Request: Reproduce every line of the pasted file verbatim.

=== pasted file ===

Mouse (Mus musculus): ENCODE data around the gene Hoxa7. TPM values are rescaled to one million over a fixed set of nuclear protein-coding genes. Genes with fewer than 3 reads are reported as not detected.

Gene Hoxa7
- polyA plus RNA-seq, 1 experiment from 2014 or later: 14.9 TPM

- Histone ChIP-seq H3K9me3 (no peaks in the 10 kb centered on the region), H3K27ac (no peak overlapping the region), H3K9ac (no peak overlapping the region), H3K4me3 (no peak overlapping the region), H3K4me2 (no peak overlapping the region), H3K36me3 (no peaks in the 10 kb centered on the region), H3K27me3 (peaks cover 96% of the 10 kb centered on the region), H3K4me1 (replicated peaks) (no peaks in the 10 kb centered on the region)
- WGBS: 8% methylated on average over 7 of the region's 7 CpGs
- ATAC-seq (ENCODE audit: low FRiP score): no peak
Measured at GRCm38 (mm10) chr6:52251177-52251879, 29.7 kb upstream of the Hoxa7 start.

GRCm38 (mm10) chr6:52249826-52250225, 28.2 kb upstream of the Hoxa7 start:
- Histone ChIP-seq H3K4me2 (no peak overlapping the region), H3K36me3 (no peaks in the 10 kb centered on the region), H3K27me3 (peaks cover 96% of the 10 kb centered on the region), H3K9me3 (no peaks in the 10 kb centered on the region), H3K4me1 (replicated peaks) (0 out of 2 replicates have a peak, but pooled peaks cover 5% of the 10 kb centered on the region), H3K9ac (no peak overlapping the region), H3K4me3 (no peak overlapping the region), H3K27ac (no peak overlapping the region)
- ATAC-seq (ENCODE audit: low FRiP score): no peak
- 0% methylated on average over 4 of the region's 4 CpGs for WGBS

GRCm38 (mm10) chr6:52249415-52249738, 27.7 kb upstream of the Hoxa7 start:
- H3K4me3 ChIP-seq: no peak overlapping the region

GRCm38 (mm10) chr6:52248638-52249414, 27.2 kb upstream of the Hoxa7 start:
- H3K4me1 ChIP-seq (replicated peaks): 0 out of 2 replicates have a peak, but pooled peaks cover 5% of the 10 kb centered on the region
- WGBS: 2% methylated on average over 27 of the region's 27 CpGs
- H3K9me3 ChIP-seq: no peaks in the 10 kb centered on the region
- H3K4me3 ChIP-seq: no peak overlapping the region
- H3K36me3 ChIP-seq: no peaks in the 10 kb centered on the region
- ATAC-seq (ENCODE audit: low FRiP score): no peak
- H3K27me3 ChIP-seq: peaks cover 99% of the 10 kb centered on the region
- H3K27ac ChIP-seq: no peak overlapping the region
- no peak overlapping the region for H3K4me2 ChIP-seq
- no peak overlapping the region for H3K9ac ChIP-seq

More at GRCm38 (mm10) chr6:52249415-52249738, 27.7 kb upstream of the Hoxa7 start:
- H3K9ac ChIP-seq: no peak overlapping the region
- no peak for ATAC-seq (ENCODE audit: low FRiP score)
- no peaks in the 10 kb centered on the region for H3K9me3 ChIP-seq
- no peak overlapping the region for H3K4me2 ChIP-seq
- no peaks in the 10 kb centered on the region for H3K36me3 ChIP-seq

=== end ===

Mouse (Mus musculus): ENCODE data around the gene Hoxa7. TPM values are rescaled to one million over a fixed set of nuclear protein-coding genes. Genes with fewer than 3 reads are reported as not detected.

Gene Hoxa7
- polyA plus RNA-seq, 1 experiment from 2014 or later: 14.9 TPM

- Histone ChIP-seq H3K9me3 (no peaks in the 10 kb centered on the region), H3K27ac (no peak overlapping the region), H3K9ac (no peak overlapping the region), H3K4me3 (no peak overlapping the region), H3K4me2 (no peak overlapping the region), H3K36me3 (no peaks in the 10 kb centered on the region), H3K27me3 (peaks cover 96% of the 10 kb centered on the region), H3K4me1 (replicated peaks) (no peaks in the 10 kb centered on the region)
- WGBS: 8% methylated on average over 7 of the region's 7 CpGs
- ATAC-seq (ENCODE audit: low FRiP score): no peak
Measured at GRCm38 (mm10) chr6:52251177-52251879, 29.7 kb upstream of the Hoxa7 start.

GRCm38 (mm10) chr6:52249826-52250225, 28.2 kb upstream of the Hoxa7 start:
- Histone ChIP-seq H3K4me2 (no peak overlapping the region), H3K36me3 (no peaks in the 10 kb centered on the region), H3K27me3 (peaks cover 96% of the 10 kb centered on the region), H3K9me3 (no peaks in the 10 kb centered on the region), H3K4me1 (replicated peaks) (0 out of 2 replicates have a peak, but pooled peaks cover 5% of the 10 kb centered on the region), H3K9ac (no peak overlapping the region), H3K4me3 (no peak overlapping the region), H3K27ac (no peak overlapping the region)
- ATAC-seq (ENCODE audit: low FRiP score): no peak
- 0% methylated on average over 4 of the region's 4 CpGs for WGBS

GRCm38 (mm10) chr6:52249415-52249738, 27.7 kb upstream of the Hoxa7 start:
- H3K4me3 ChIP-seq: no peak overlapping the region

GRCm38 (mm10) chr6:52248638-52249414, 27.2 kb upstream of the Hoxa7 start:
- H3K4me1 ChIP-seq (replicated peaks): 0 out of 2 replicates have a peak, but pooled peaks cover 5% of the 10 kb centered on the region
- WGBS: 2% methylated on average over 27 of the region's 27 CpGs
- H3K9me3 ChIP-seq: no peaks in the 10 kb centered on the region
- H3K4me3 ChIP-seq: no peak overlapping the region
- H3K36me3 ChIP-seq: no peaks in the 10 kb centered on the region
- ATAC-seq (ENCODE audit: low FRiP score): no peak
- H3K27me3 ChIP-seq: peaks cover 99% of the 10 kb centered on the region
- H3K27ac ChIP-seq: no peak overlapping the region
- no peak overlapping the region for H3K4me2 ChIP-seq
- no peak overlapping the region for H3K9ac ChIP-seq

More at GRCm38 (mm10) chr6:52249415-52249738, 27.7 kb upstream of the Hoxa7 start:
- H3K9ac ChIP-seq: no peak overlapping the region
- no peak for ATAC-seq (ENCODE audit: low FRiP score)
- no peaks in the 10 kb centered on the region for H3K9me3 ChIP-seq
- no peak overlapping the region for H3K4me2 ChIP-seq
- no peaks in the 10 kb centered on the region for H3K36me3 ChIP-seq